Your pet’s number 2 is of number 1 importance—at least in regard to intestinal parasites.
Countryside Veterinary Hospital knows that finding more than your dog’s stool when you clean up can be alarming. Here’s what you need to know about what your pet may leave lying on the lawn or in the litter box, and treatment and prevention of fecal parasites.
Name that thing: Diagnosing intestinal parasites in pets
Adult worms in your pet’s stool are obvious, but intestinal parasites can infect your pet despite no visible signs. An intestinal parasite screening at Countryside Animal Hospital, which we include in pets’ regular wellness check-ups, is a microscopic analysis of fecal material for eggs and immature parasite forms. Early identification of infection can prevent negative health effects to your pet, and potential transmission to other pets and people.
Where’d that come from? How your pet gets a parasite
Pets commonly acquire intestinal parasites through the fecal-oral route, where a pet ingests contaminated stool of wildlife or domestic pets. Several intestinal parasites have additional ways of getting inside your pet.
- Roundworms — Virtually all puppies and kittens acquire roundworms from their mothers while still in the womb, or through nursing.
- Hookworms — These worms penetrate the skin of animals and humans.
- Tapeworms — Tapeworms result when a pet swallows an infected flea, often while grooming.
- Giardia — Infectious cysts can be acquired in fecally contaminated water, food, self-grooming, or on contaminated objects.
Look closely. How do intestinal parasites affect pets?
Let’s look at what these microscopic monsters are capable of, once inside your pet.
- Roundworms — Roundworm larvae migrate from the liver and lungs to reside in the small intestine, where they cause irritation and can form blockages or stunt growth in puppies. Adults can grow up to 12 inches long.
- Hookworms — Hookworms live beneath the skin and feed on blood in the small intestine lining. They can lead to anemia in small pets and puppies.
- Whipworms — Whipworms anchor themselves in the small intestine and feed on tissue fluid, blood, and intestinal lining.
- Tapeworms — Relatively harmless to dogs and cats, these segmented worms can grow to four to eight inches in length.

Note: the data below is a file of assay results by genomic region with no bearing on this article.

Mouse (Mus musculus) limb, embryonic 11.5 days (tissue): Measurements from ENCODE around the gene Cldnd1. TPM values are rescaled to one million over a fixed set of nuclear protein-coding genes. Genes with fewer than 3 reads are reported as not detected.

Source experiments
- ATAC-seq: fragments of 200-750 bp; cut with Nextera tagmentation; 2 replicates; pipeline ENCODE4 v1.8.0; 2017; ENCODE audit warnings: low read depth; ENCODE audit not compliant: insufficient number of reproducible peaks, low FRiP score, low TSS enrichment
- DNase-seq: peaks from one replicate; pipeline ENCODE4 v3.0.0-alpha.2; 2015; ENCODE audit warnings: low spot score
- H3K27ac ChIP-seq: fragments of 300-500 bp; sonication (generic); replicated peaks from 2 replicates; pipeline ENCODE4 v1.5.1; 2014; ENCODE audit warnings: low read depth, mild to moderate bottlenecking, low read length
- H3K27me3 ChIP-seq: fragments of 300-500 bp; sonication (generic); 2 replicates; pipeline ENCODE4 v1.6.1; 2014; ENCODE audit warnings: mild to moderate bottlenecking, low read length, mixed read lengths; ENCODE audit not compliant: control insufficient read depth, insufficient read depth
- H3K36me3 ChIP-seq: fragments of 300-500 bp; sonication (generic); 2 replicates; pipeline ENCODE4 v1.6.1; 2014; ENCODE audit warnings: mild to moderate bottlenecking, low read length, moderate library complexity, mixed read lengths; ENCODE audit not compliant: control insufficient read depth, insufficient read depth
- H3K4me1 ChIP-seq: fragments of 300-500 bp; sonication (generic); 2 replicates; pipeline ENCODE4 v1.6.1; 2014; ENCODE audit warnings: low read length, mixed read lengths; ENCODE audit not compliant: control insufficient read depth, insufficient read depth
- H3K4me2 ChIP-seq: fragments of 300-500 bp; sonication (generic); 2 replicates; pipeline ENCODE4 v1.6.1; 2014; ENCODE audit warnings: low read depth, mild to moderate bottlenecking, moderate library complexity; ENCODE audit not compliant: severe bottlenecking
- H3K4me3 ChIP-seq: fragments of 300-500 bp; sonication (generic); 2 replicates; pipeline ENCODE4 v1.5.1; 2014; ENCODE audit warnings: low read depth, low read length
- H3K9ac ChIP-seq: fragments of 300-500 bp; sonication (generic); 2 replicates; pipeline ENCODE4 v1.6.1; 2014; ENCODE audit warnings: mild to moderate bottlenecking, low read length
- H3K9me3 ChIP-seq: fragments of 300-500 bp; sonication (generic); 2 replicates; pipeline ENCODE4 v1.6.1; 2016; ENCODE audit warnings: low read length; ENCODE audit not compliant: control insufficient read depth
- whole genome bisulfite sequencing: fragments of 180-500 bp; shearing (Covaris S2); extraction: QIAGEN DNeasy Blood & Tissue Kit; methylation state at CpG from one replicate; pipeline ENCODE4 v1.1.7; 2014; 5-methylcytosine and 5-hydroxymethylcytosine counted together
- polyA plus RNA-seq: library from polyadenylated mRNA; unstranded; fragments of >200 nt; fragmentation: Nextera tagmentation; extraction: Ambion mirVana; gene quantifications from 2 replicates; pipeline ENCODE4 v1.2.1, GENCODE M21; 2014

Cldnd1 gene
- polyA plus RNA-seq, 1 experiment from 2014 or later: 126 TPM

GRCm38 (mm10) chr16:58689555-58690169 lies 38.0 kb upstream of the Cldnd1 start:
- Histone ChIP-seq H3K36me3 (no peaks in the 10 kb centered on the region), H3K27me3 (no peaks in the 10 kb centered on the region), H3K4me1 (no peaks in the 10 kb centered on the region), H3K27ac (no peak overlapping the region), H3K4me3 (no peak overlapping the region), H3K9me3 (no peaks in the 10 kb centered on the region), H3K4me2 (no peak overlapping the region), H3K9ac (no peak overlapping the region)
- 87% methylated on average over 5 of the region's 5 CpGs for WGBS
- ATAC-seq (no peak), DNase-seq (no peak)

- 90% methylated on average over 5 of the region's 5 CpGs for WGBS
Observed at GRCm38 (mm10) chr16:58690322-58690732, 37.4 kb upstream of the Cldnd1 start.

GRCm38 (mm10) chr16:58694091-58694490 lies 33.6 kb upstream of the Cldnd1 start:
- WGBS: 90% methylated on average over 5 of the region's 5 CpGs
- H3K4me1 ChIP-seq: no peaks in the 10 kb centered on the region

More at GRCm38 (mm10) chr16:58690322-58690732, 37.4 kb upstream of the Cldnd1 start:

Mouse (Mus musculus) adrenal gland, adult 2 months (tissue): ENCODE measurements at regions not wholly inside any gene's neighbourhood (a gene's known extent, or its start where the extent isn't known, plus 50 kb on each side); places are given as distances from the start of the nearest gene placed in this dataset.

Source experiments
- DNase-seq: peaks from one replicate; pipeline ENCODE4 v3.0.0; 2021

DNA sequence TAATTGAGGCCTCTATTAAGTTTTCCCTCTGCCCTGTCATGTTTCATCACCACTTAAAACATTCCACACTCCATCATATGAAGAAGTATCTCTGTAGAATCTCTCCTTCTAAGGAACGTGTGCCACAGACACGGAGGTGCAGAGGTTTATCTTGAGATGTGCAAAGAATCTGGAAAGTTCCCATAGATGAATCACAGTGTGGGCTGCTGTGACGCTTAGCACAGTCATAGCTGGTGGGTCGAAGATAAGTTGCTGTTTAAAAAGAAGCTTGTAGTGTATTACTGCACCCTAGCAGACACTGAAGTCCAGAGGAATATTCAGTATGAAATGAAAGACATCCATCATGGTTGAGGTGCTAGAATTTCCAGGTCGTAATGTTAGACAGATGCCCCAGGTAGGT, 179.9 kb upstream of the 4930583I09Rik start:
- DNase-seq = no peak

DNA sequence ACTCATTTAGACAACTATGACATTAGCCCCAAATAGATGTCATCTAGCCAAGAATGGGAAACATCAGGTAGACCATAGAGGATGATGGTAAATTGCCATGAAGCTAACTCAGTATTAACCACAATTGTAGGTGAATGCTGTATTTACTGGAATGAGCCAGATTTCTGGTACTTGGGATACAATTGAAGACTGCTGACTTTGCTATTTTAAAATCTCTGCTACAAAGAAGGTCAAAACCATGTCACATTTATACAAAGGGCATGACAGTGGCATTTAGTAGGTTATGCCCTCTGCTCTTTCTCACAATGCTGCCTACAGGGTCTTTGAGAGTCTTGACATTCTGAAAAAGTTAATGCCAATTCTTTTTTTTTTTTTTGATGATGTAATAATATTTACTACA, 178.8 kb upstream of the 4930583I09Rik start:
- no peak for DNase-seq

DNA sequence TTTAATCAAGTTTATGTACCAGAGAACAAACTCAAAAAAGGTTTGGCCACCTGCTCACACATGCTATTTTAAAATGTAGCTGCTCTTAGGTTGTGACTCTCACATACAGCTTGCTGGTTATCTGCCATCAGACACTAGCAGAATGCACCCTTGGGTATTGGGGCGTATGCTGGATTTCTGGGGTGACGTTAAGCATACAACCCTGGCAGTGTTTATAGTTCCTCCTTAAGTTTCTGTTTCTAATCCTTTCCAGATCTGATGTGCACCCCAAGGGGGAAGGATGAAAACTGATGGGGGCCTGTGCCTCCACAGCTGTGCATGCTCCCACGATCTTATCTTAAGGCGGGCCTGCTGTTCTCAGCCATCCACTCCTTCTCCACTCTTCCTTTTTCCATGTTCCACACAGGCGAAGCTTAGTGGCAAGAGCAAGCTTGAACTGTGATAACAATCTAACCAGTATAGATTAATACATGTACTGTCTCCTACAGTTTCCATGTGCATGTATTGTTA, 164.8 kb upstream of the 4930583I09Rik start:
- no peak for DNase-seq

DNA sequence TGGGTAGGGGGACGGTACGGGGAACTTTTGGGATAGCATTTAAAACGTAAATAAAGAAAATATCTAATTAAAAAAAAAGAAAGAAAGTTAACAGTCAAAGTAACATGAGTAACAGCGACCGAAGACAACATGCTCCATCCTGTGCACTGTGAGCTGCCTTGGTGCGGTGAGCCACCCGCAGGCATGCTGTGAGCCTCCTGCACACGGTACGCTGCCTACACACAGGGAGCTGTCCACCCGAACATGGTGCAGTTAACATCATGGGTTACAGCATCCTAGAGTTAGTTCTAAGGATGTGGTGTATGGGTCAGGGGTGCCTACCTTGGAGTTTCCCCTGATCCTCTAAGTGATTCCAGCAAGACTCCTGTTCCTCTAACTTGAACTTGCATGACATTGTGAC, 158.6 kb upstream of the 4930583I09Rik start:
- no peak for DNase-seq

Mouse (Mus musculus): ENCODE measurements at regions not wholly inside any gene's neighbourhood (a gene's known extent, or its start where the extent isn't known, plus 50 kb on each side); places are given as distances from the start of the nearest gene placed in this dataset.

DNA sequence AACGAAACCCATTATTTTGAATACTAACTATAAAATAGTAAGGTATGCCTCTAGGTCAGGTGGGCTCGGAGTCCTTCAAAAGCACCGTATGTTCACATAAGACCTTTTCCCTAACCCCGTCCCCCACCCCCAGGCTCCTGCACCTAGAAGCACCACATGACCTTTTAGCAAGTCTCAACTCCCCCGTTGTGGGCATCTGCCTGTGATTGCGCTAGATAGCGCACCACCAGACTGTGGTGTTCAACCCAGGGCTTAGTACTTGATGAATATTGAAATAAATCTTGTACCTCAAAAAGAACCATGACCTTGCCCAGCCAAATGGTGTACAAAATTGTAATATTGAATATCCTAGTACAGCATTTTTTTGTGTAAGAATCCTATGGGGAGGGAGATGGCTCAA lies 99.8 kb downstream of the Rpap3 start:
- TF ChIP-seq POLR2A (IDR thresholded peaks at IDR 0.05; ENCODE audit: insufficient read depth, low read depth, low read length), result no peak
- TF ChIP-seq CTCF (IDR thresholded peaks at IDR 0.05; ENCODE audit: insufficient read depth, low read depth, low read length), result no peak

- Coccidia — A tiny, single-cell protozoa, coccidia is common in puppies and kittens, and is most often found in crowded environments, such as puppy mills and shelters. Coccidia can cause diarrhea and weight loss in your pet during times of stress, such as weaning or relocation.
- Giardia — Another single-cell protozoa, Giardia can be difficult to eradicate because the infectious cysts in the environment are resilient, and reinfection rates are high.
Is it bad? Intestinal parasite signs in pets
Puppies and kittens generally suffer more severe signs than adult dogs and cats, who may show no signs at all. Young pets should be treated promptly to prevent dehydration, malnutrition, and anemia. Common signs may include:
- Diarrhea that may be watery, discolored, or contain mucus
- Swollen abdomen—typically in puppies and kittens
- Weight loss
- Dull hair coat
- Visible worms in the stool or vomit—roundworms resemble spaghetti, while tapeworm segments look like cucumber seeds or rice
What’s the fix? Intestinal parasite treatment in pets
Effective elimination of intestinal parasites requires a three-point approach—addressing the pet, the environment, and other household members.
- Medication — Many pet stores carry over-the-counter dewormers, but intestinal parasite treatment is never one-size-fits-all. Treatment must be specific to be effective. Our Countryside Veterinary Hospital veterinarian will prescribe the exact medication your pet needs for their specific parasites, and may add supportive aids, such as anti-nausea medication, probiotics, or a prescription diet. Any additional pets in the home should also be tested and treated.
- Hygiene — Hand washing is extremely important after any interaction with your pet, who will still shed parasites during treatment. Dispose of all pet waste immediately. Best practices include keeping your pet’s hind end clean after elimination to prevent accidental reinfection—this is especially important for giardia-positive pets.
- Environment — Pet waste should always be promptly removed from yards, litter boxes, or exercise areas. Do not take your dog to public areas, such as dog parks, during treatment, to prevent spreading infection. Sandboxes and similar play areas should be covered to prevent contamination. Gloves should be worn while gardening.
Your veterinarian will request a second, and sometimes a third, intestinal parasite screening several weeks after treatment. Because shedding cycles vary, pets are not typically deemed parasite-free until two negative fecal tests are recorded.
Let’s not do this again. Intestinal parasite prevention in pets
In addition to addressing your pet’s environment, a monthly preventive is the best protection against intestinal parasites. Many monthly heartworm preventives contain a broad-spectrum parasiticide that can treat most intestinal worms, which is a most convenient prevention method. If your cat or dog is not on a heartworm preventive, Countryside Veterinary Hospital can make recommendations.
At Countryside Veterinary Hospital, we know you love your pet, but not their parasites. Don’t allow a microscopic menace—or the threat of one—to keep your pet at arm’s length. If your dog or cat shows intestinal parasite signs, or you think they may have been exposed to any of these parasites, call us to schedule your pet’s examination and intestinal parasite screening.
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